- The Washington Times - Monday, December 6, 2004

The dollar has fallen about 35 percent against the euro over the last three years. What in practical terms does the fall mean, how important is it, and what should be done?

Three years ago, the typical American worker had to work about 15 minutes to earn enough after taxes to buy a “Big Mac Meal” in either the U.S. or Italy, while the typical Italian worker had to work approximately 25 minutes to buy the identical “Big Mac Meal” in either country. Today, the American worker still has to work about 15 minutes to buy that same “Big Mac Meal” in the U.S., but if he travels to Italy, it will cost him about 25 minutes of U.S. work time to buy the same meal. Likewise, an Italian worker will still have to work 25 minutes to buy the “Big Mac Meal” in Italy, but if he travels to the U.S., it may only cost him 15 Italian work minutes. (Note, Italy uses the euro as its currency.)

If you say the above makes no sense, you are correct. Nothing has happened in the relative economic performance of the Italian and American economies in the last three years to justify such a swing in purchasing power. Relative productivity and domestic prices are still roughly the same in the two countries, so why the big change in exchange rates? Before answering, I shall first explain what has not caused the rate change.

You may have read the U.S. budget deficit has caused the big shift in exchange rates. However, the U.S. budget deficit is rapidly falling and is likely to be lower (as a percent of GDP) than that of Italy, France or Germany in the next year or so. The U.S. economy is growing more rapidly than the major European economies, and the fiscal outlook for the costly European welfare states with their stagnant or declining populations is far bleaker than that for the U.S. Over the long run, the dollar seems a much safer bet than the euro.

Others argue the U.S. trade deficit is causing the dollar’s fall. Actually, that argument is backward. It is the foreign demand for U.S. dollars that largely causes the trade deficit. Foreign governments want dollars to back their own currencies. At the same time, foreign companies and individuals want dollars to invest in the United States because U.S. rates of return have generally been higher than many other places in the world, such as Japan and Europe, over the last couple of decades, and the United States is viewed as a “safe haven.”

Foreigners obtain dollars by selling goods and services in the U.S., which requires them to offer a better price and quality combination than U.S. suppliers. This causes our trade deficit.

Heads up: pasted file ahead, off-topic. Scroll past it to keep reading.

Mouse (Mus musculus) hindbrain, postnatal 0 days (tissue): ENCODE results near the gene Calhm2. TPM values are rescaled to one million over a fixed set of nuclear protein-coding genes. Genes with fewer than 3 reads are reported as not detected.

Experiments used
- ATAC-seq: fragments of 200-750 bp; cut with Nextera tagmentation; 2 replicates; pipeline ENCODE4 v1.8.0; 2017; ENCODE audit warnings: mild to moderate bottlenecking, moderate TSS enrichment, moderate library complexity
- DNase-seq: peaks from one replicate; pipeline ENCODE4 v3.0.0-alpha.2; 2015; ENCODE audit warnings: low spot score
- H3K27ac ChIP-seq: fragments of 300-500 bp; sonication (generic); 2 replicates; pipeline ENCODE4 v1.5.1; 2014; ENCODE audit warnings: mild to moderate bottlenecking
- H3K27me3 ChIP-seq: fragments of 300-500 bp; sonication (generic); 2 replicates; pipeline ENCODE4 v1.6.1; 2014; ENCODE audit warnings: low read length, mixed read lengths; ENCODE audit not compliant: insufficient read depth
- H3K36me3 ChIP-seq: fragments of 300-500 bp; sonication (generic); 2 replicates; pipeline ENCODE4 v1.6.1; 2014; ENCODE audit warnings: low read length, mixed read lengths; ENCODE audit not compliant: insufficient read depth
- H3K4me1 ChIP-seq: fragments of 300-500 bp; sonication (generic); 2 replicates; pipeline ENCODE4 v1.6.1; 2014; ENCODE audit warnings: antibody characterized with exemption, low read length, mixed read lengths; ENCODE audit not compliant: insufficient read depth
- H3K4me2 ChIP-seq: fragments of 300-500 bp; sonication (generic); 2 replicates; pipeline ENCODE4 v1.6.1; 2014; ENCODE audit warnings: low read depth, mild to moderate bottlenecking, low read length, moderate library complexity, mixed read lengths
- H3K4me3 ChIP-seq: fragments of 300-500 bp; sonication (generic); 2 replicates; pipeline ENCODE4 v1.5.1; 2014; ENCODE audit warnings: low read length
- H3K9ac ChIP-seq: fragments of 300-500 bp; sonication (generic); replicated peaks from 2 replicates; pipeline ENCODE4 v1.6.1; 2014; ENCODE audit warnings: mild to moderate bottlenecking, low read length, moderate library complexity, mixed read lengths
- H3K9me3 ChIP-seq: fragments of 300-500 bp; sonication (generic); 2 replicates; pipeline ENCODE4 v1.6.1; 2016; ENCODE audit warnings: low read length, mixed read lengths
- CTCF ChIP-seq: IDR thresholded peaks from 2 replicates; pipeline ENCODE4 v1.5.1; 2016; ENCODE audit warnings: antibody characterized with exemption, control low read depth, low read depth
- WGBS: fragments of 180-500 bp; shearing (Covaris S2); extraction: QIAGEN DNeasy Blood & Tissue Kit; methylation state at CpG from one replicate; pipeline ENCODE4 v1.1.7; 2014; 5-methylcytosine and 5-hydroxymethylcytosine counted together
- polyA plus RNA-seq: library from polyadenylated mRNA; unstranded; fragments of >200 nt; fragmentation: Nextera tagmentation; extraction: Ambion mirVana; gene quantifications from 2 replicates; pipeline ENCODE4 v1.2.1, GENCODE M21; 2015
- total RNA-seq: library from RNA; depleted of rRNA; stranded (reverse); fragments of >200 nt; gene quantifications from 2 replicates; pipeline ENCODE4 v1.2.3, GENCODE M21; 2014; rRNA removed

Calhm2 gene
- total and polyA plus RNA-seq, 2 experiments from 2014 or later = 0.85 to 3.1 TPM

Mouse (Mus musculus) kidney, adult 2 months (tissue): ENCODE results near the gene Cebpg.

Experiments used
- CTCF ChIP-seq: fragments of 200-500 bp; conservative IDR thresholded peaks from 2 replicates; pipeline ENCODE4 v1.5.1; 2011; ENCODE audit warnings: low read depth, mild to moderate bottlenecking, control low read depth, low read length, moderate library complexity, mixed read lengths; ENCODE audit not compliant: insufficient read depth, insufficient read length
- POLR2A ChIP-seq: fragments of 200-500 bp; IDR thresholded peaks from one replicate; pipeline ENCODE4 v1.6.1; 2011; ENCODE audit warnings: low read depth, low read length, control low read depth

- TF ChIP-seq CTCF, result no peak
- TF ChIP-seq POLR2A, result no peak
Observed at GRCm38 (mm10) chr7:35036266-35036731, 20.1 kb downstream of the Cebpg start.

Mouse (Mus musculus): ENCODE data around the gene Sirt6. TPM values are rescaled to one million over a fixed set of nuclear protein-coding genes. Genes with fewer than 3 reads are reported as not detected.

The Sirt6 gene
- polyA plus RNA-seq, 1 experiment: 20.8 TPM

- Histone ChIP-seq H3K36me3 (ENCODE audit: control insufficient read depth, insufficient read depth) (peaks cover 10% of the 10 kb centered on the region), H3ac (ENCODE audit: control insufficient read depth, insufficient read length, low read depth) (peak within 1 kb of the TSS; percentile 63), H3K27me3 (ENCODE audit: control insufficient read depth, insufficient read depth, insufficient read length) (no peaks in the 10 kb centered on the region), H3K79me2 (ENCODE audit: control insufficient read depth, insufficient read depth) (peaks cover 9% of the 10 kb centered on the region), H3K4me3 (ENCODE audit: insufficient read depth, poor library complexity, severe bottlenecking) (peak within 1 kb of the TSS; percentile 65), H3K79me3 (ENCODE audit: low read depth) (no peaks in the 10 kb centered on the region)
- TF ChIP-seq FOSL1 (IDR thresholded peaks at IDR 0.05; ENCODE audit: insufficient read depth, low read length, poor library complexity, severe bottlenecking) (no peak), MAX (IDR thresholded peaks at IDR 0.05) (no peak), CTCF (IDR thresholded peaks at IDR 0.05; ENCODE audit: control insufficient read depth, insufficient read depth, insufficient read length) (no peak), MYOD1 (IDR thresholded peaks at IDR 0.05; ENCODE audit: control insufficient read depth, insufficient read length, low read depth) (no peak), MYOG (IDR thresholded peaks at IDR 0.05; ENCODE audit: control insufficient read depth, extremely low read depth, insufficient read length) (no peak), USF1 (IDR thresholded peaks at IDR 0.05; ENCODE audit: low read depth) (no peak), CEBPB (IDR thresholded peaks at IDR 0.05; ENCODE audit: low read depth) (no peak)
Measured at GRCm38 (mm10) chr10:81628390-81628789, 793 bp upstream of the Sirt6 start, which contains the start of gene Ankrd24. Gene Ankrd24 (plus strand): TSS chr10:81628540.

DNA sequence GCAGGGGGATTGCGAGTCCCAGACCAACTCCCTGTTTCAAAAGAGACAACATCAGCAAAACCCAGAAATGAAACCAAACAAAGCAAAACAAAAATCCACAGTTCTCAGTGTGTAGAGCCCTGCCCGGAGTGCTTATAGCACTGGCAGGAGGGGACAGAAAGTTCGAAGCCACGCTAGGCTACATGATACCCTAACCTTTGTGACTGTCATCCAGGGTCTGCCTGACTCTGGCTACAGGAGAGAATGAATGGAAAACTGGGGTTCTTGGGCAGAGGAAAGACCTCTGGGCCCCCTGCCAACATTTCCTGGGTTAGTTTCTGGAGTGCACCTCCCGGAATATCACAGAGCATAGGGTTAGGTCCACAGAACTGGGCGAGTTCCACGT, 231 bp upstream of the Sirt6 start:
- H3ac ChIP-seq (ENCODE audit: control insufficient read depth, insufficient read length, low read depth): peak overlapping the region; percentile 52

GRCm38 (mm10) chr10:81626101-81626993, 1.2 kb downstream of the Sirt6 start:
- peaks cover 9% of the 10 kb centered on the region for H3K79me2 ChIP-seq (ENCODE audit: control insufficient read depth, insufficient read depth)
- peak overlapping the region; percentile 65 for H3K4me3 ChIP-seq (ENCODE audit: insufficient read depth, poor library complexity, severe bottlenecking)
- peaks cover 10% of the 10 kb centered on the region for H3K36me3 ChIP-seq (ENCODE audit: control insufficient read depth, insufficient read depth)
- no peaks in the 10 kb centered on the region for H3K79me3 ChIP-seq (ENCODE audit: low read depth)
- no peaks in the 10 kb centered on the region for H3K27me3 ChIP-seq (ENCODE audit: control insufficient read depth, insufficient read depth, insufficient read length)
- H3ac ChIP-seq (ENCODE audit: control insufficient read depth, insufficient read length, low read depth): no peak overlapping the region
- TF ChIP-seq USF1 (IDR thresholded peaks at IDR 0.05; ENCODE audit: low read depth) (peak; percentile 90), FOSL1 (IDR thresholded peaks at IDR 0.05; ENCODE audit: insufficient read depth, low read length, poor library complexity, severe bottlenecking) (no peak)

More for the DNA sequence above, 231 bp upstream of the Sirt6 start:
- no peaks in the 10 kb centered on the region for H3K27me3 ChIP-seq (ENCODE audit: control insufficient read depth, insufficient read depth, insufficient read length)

The central banks of many countries, most notably Japan and China, hold huge quantities (approximately $1 trillion) of U.S. government securities as their own reserves. In recent months, many governments have slowed their purchases of U.S. government securities and bought more euros as a way of building a more balanced portfolio. However, Japan, China and the others are in a trap because, if they slow too much or even become net sellers of U.S. dollars (in the form of U.S. government securities), this will decrease the value of their enormous portfolio of U.S. securities.

The huge swings in currency values increase risk and hence reduce investment and, in turn, hurt global economic growth. Firms active in more than one country can see sharp changes both in costs and profits, much of it beyond their control.

The problem is that central banks, like the U.S. Fed, are charged with maintaining price stability (in their own countries). But without a common point of reference, which the gold standard once provided, it is hard to determine “price stability.” Computers and high-tech equipment tend to fall in (relative) price because of technological and productivity gains. Oil prices can fluctuate rapidly because of unexpected supply-and-demand changes. The price of a house is less relevant to buyers than the mortgage cost, a function of interest rates.

A currency is supposed to provide a benchmark to determine the relative value of goods and services. So long as the major central banks use different and elastic benchmarks, the world will suffer from exchange rate instability. Neither Alan Greenspan, nor the leaders of the European Central Bank or the Bank of Japan (and even yours truly) know how to properly define money or determine how much should be supplied.

What is to be done? The great and Nobel Prize-winning economist F.A. Hayek provided the answer for us more than 30 years ago: Governments should give up their monopoly over money. If the market could operate freely, private parties would compete to provide the “best” money. Ultimately, we might end up with a global commodity basket standard, a gold standard or some other measure that best provides the functions of money.

Governments would still need to define the appropriate measure for tax and government payments, but private parties could contract in whatever “money” they wished to for all goods and services, including labor. For private monies to compete effectively, all capital gains’ taxes would need be eliminated from currency transactions. Short of this reform, destructive exchange rate swings probably will continue to plague the world.

Richard W. Rahn is a senior fellow of the Discovery Institute and an adjunct scholar of the Cato Institute.



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